We left the apartments and rose up, into what might loosely be called the commercial district if there were any money. There were open areas full of grass and flowers, restaurants, that sort of thing. And also the place Luthfodemi was dragging me to. Either way, several minutes later, my lower arms were submerged in warm water while an attendant did… something.

“I have no idea what you’re doing down there, but it tickles a lot,” I said.

“You know the slit where your claws go when you aren’t using them?” they said. Without waiting for a response, they continued, “All kinds of stuff gets in there. Dust, excess oil buildup, bits of whatever you’ve been using your claws for, stuff like that. I’m just cleaning it all out.”

“Neat. So, how does this work? I mean, you aren’t getting paid for this, so…”

The attendant looked up at me inquisitively. “Oh, you mean that way.” They shrugged. “My siblings and I, we were doing this before we joined the ship. Just for substantially more time each day and with a smaller house. And they certainly didn’t have any desperate need for us in the hydro bay or down in the engines, so…”

I nodded along, realizing that I had no idea how many of the Emissaries I saw passing by in the street were born here and how many had joined of their own will. As my attention wandered to the rest of the room, a little tile-and-plastic building off in one of the corners, someone caught my eye. I leaned over, tapping Luthfodemi on the shoulder.

“What is that?” I said, pointing. “I want that.”

It took her a few confused glances to realize what I was talking about. Another Emissary had walked in since we arrived, and was currently chatting with one of the other attendants. Their back was to us, and the specific thing I was indicating was their elytra. The light grey material was covered in designs of some kind, silvery geometric lines and marks that looked almost like an old-fashioned map of the stars. 

“Oh, that? They’ve had their elytra inlaid. Do you seriously—”

“Yes. Maybe? Is it permanent?”

“I don’t think so…”

“Then I want it.”

Luthfodemi gave me a very long, very put-upon look. Then, in an instant, she switched right back to her normal cheerfulness. “I think I might just know a place.”

And that was how I ended up on my stomach, my elytra held in place with clamps as a small Emissary cut into the upper layer of carapace with a thin pick. The weirdest part was that it didn’t hurt. Something about there not being any nerves in that upper layer, which was also why the inlay would be shed over the next several months. It’s a thousand times better than getting a tattoo.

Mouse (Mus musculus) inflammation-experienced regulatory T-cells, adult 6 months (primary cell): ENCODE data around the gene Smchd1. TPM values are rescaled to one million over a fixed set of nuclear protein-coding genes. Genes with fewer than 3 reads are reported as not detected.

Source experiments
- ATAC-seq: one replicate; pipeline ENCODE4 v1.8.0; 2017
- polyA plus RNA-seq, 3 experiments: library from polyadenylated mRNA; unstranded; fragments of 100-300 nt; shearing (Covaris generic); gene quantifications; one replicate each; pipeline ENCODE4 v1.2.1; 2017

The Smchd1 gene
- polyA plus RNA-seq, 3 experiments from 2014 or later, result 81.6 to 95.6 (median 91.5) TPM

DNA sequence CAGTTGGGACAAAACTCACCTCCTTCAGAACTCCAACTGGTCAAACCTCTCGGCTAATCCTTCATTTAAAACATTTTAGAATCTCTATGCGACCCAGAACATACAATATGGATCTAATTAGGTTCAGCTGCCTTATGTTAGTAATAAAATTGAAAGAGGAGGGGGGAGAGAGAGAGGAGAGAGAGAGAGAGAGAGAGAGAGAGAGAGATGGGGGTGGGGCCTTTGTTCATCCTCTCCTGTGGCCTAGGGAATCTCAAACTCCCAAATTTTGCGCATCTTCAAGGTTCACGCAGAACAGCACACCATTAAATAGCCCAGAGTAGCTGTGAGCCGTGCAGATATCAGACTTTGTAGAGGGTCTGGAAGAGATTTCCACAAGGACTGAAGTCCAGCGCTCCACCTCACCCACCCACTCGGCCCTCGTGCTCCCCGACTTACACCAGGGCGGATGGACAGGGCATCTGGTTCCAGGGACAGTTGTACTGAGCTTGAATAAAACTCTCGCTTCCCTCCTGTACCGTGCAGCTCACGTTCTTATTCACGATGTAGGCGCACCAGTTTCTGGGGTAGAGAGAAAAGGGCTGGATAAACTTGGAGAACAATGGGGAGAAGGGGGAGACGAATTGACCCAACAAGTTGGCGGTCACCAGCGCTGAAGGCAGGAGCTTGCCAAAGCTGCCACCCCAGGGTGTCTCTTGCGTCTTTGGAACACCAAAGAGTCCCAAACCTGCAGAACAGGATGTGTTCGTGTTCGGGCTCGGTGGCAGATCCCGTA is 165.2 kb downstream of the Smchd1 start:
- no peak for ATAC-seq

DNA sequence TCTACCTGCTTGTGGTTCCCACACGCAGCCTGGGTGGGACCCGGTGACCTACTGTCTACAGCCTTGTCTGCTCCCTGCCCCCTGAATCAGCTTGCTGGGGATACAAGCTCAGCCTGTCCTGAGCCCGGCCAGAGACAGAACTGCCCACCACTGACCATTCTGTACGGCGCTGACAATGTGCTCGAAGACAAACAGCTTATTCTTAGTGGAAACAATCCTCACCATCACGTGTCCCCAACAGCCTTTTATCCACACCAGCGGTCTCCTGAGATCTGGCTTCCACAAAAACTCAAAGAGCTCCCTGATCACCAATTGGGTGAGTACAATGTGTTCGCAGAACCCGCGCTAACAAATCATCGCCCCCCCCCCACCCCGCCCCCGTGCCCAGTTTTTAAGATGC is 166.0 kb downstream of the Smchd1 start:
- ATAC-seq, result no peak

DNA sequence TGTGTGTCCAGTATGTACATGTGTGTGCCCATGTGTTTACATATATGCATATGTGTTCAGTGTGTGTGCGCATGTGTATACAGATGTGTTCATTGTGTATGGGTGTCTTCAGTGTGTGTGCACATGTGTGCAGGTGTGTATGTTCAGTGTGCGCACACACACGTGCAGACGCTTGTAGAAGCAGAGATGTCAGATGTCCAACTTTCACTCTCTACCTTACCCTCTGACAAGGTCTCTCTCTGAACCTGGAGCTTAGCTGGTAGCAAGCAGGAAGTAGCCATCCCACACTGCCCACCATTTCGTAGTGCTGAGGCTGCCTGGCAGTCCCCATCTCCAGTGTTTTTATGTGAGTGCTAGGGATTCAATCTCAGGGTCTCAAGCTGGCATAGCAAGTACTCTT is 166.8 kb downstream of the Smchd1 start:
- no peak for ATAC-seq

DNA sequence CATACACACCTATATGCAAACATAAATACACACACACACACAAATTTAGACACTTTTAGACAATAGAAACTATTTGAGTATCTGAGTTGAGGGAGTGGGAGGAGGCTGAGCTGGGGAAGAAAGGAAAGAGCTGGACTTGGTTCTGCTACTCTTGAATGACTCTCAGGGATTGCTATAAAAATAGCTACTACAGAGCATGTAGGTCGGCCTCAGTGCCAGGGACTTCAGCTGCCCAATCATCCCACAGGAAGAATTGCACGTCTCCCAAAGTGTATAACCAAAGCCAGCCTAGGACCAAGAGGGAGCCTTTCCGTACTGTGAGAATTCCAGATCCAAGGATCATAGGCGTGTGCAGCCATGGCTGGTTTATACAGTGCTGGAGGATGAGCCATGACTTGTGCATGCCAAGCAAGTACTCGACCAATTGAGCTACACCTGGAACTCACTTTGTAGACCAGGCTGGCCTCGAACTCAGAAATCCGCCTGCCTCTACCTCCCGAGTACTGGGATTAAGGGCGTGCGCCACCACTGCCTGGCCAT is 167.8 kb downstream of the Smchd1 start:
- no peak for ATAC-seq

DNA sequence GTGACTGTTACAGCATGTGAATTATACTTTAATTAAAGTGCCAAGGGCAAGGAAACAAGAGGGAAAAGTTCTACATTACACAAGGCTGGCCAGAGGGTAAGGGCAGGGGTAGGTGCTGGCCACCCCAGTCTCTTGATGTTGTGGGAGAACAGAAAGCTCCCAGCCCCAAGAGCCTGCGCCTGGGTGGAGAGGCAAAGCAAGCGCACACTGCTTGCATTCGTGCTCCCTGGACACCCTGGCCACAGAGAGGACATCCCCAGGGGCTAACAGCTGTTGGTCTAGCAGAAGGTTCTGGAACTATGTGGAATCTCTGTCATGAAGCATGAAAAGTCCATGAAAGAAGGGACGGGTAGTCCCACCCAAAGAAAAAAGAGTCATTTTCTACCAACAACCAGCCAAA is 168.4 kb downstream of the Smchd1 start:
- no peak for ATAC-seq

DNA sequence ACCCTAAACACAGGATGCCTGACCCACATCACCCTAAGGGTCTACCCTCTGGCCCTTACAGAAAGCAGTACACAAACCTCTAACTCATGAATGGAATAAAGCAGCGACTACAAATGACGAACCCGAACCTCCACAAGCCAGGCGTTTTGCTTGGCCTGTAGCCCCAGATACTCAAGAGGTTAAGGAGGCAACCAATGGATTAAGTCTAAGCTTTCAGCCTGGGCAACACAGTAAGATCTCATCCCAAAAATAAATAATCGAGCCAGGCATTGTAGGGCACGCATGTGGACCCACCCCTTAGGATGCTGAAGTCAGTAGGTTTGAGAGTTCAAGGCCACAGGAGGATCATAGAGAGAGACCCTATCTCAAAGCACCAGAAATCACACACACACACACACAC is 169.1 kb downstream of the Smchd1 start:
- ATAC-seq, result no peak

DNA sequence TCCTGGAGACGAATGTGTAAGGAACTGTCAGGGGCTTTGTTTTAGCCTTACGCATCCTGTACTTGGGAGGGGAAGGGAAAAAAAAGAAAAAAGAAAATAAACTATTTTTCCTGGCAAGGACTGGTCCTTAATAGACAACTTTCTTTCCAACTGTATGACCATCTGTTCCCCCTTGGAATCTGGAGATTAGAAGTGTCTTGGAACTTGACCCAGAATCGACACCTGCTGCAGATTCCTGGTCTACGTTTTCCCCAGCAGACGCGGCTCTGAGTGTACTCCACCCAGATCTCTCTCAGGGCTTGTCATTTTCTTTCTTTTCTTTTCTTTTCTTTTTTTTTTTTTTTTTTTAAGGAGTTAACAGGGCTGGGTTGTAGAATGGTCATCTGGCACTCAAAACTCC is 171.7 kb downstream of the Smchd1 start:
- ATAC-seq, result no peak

By about the time I stepped out of the inlay parlor, my elytra wiggling to get used to the slight extra weight, I had decided that I was just about done with this whole extravaganza. For one thing, Remrion and Luthfodemi had succeeded in wearing out all of my newly-healed joints. There was also the natural drain of being around people, something that was apparently not common in Emissaries. All I wanted to do was to curl up around my Ariel and engage in no mentally strenuous activity for the remainder of the day, and possibly ever again. Unfortunately, Luthfodemi had absolutely no idea where I was supposed to be staying. 

I shot Miri a text on my Ariel, then waited. We sat outside the inlay parlor, not talking to each other as I watched the Emissaries go by and thought about how quickly I’d adapted to this ship. It felt almost like home. Before I could think any longer about what that thought meant, my Ariel buzzed again; a new message.

“Hey, it’s Miri. Was distracted. Do you know a ‘Remrion’? This guy says he knows you. Anyway, get to deck 8 ASAP, we have important news.”

Better late than never, right? Yeah, I don't know if I've mentioned this already, but I'm back in school now, and school is absolutely kicking my ass at the moment. My schedule has gone completely to hell, as well as my energy levels and my overall ability to put things out on time. I'm going to try to be better in the future, but prepare for more delays in the weeks to come. Also, just as a reminder, you can see the next several chapters on my Patreon, as well as a bunch of shorter stories that aren't available anywhere else. Patreon is my only source of income at the moment, so any support you can give is so hugely appreciated. If you can't afford it, no hard feelings, I'll see you in about a week and a half for Chapter 40: Dueling Priorities